Rashad Mujahid, a 63-year-old, African American man, was nominated by Commissioner Curtis Richardson. Mujahid is a 1980 criminology major and sociology minor graduate from Florida State University. Although he is retired, he worked for the Social Security Administration for more than 40 years. He also worked as the Muslim Chaplain for several state prisons and is a former board member for Elder Care Services and Tallahassee Human Relation Council. Mujahid has previously co-owned multiple businesses with his wife, Sakinah Mujahid, including All Stars Day School and G.W.C Lee LLC, Real Estate Investment Properties. Mujahid was appointed by the City Commission as the first chairperson of the CPRB.

Luther Lee, a caucasian man and Tallahassee native, was nominated by Commissioner Jeremy Matlow. Lee has been involved with the Tallahassee Chamber of Commerce and Business Networking International. Lee obtained his A.A. in Political Science from Tallahassee Community College and has completed some schooling towards his B.A. from Florida A&M University. Currently, he is a Government Operations Consultant at the Florida Department of Revenue.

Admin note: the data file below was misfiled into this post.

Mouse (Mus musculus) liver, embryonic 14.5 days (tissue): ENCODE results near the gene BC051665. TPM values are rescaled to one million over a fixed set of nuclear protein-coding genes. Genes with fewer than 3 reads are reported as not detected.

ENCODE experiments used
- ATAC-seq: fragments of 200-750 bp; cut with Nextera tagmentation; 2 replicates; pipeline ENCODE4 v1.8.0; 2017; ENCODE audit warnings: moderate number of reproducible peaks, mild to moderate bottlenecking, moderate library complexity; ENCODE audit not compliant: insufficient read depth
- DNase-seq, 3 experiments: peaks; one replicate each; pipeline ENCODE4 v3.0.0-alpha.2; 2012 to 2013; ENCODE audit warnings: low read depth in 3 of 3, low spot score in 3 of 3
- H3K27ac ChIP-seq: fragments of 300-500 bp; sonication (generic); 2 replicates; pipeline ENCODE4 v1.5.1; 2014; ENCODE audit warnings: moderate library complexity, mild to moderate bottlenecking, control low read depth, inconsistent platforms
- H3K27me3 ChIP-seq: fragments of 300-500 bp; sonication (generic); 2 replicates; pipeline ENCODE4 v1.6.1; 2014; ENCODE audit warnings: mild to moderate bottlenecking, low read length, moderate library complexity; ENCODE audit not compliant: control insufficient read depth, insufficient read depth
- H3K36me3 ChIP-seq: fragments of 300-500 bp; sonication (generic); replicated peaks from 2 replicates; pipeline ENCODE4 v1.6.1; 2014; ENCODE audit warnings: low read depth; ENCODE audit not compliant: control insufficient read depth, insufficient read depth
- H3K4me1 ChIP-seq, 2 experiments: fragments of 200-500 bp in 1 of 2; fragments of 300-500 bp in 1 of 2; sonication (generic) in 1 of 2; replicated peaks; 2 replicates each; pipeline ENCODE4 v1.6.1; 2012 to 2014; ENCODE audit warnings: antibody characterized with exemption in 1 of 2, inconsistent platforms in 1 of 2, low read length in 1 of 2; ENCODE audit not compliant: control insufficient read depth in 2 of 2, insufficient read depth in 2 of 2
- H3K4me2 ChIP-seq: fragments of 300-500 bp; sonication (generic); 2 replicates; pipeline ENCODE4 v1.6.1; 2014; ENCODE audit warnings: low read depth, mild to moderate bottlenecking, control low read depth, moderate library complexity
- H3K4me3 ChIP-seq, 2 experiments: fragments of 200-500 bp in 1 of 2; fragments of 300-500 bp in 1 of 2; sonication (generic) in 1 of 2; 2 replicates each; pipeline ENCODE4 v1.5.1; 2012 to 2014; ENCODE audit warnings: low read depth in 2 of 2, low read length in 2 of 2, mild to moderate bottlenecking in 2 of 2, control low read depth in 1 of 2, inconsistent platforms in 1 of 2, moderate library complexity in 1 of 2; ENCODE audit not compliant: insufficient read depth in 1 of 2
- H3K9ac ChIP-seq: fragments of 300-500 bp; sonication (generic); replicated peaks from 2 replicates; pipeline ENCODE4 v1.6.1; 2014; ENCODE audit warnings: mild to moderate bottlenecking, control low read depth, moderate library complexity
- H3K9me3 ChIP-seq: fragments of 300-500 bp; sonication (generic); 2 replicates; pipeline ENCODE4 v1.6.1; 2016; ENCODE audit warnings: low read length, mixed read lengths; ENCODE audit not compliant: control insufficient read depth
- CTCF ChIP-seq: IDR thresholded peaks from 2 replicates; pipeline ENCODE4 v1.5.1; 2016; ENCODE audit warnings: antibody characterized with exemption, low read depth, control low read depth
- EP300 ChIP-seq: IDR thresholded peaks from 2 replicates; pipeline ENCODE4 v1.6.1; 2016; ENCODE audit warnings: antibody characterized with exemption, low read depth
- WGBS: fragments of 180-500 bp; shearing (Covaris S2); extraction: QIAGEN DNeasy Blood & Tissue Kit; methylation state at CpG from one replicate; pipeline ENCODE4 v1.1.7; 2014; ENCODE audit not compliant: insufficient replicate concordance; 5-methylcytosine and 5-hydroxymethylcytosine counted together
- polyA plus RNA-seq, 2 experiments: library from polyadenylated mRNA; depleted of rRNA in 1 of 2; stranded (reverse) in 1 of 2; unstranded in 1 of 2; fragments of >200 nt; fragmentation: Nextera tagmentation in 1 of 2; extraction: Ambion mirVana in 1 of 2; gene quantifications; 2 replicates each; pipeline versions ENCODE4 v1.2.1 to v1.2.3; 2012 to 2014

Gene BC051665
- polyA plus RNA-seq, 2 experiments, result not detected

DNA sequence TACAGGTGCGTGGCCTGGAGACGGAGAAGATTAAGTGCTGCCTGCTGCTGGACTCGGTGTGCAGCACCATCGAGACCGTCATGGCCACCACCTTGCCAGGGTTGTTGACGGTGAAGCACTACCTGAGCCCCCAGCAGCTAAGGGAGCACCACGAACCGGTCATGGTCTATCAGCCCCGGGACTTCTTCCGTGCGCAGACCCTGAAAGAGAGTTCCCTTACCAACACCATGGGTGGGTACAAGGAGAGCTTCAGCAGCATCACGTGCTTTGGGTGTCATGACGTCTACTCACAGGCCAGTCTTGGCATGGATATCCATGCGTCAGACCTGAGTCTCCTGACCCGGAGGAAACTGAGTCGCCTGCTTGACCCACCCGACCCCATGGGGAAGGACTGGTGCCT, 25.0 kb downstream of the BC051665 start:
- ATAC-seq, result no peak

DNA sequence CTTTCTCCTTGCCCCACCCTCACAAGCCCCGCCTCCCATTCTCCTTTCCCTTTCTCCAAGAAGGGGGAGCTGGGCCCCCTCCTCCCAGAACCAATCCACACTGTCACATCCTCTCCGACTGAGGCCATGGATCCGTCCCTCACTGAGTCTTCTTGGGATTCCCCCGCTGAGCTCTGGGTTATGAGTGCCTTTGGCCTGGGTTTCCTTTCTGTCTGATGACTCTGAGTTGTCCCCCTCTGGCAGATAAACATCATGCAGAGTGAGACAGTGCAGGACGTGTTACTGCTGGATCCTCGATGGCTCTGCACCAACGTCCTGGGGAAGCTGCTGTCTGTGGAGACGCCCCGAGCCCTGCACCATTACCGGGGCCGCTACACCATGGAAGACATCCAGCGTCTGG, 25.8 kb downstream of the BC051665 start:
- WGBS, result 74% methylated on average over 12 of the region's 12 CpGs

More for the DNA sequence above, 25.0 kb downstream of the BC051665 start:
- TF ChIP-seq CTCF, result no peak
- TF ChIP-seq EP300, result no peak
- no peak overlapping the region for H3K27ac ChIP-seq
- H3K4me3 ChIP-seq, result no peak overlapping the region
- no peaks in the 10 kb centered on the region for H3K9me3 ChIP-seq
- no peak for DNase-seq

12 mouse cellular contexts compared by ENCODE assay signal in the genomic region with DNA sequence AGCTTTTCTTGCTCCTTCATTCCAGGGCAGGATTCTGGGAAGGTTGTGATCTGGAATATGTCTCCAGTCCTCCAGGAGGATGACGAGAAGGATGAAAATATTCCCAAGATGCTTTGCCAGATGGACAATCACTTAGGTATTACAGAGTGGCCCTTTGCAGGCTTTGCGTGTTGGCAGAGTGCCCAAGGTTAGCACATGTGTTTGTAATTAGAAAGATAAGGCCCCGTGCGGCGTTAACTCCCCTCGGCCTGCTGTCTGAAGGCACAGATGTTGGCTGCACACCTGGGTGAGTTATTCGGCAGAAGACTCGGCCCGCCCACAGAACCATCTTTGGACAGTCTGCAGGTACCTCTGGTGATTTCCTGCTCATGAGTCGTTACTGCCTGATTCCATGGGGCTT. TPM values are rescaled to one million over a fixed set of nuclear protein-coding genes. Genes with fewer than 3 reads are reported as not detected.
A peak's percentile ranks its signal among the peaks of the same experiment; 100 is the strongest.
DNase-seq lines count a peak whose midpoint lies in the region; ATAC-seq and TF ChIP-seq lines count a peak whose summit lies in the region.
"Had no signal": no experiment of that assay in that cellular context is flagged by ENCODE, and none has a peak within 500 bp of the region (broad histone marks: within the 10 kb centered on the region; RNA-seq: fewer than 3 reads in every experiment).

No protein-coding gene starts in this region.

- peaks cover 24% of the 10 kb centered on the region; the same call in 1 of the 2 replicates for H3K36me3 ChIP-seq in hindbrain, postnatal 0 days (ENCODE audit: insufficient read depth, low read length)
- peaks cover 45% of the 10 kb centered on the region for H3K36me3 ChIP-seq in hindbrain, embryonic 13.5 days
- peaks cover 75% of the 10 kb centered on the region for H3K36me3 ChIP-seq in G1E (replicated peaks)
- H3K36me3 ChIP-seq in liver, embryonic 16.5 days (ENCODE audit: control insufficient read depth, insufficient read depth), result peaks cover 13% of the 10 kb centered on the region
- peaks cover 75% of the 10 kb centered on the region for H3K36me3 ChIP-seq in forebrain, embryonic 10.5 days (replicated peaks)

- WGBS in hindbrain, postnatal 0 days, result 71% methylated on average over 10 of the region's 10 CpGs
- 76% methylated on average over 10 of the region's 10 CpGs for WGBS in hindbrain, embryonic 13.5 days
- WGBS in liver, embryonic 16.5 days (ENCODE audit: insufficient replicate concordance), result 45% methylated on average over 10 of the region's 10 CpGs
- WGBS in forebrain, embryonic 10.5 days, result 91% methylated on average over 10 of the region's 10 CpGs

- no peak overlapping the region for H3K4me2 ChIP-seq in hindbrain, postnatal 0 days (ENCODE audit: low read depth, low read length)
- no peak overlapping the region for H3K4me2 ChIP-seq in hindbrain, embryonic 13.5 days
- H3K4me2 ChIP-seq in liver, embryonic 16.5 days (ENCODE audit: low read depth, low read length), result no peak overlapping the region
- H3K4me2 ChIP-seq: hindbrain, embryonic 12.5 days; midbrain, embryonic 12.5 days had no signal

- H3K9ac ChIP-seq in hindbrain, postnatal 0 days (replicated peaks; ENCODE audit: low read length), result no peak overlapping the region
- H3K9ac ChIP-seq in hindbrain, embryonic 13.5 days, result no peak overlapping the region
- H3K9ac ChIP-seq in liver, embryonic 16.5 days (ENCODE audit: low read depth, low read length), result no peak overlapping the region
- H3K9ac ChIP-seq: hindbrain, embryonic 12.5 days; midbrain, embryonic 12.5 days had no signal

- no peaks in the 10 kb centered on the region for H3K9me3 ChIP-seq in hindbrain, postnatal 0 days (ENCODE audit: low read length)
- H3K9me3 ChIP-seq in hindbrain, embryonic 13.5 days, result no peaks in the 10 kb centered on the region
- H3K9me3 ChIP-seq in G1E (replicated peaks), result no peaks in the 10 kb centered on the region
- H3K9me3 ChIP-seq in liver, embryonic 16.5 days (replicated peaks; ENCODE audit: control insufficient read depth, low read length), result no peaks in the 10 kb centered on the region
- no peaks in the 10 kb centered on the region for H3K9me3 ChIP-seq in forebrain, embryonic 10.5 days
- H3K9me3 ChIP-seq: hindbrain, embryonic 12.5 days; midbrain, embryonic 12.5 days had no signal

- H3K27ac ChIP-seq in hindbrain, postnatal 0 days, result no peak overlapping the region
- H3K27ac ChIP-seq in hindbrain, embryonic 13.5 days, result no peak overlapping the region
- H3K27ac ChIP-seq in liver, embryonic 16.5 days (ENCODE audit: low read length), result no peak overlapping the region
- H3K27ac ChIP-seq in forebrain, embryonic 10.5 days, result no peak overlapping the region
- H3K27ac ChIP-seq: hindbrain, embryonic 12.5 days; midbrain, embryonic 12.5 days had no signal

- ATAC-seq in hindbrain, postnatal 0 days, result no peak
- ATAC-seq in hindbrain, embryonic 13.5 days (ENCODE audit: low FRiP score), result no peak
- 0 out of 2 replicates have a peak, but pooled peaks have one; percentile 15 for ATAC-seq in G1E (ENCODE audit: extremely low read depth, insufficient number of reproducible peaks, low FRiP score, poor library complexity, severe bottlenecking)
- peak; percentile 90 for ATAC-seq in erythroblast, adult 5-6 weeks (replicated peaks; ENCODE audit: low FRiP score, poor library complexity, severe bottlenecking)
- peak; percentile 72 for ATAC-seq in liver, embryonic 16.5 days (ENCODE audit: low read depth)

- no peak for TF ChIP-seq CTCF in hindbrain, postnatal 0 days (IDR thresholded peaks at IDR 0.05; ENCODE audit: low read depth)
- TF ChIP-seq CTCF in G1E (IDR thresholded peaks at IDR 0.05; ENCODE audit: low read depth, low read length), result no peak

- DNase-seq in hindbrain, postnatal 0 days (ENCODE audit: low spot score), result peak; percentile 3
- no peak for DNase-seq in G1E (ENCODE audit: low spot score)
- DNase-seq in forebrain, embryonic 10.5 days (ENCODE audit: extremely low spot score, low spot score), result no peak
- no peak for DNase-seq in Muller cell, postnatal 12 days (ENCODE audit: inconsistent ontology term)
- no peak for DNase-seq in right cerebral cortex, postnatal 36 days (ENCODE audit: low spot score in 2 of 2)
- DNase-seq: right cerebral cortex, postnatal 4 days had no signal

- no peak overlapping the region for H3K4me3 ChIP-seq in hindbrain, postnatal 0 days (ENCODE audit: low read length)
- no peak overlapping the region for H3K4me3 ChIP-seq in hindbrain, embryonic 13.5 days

Tom Napier, a caucasian man and veteran of the United States Navy Reserve was nominated by Mayor John Dailey. Napier was a member and vice chairman of the State Retirement Commission and the former president of the Northeast Business Association (NEBA). He is currently the Community Problems Chair of Woodgate Homeowners Association and the vice chairman of the Board of Directors of Honor Flight Tallahassee.

The four members below were selected from the commissioners as a whole based on their nominations from community civic or social organizations.

Taylor Biro is a 34-year-old caucasian woman who is the director at the Florida Council against Sexual Violence. She received her degree from Florida State University and also attended graduate school. In the last 10 years, she has spent her time working in victim services. Before that, she ran an outreach program for runaway, homeless and at-risk kids. She is also currently serving on the Big Bend Continuum of Care board. She is also on the board for Capital Tea, a local LGBTQ+ non-profit.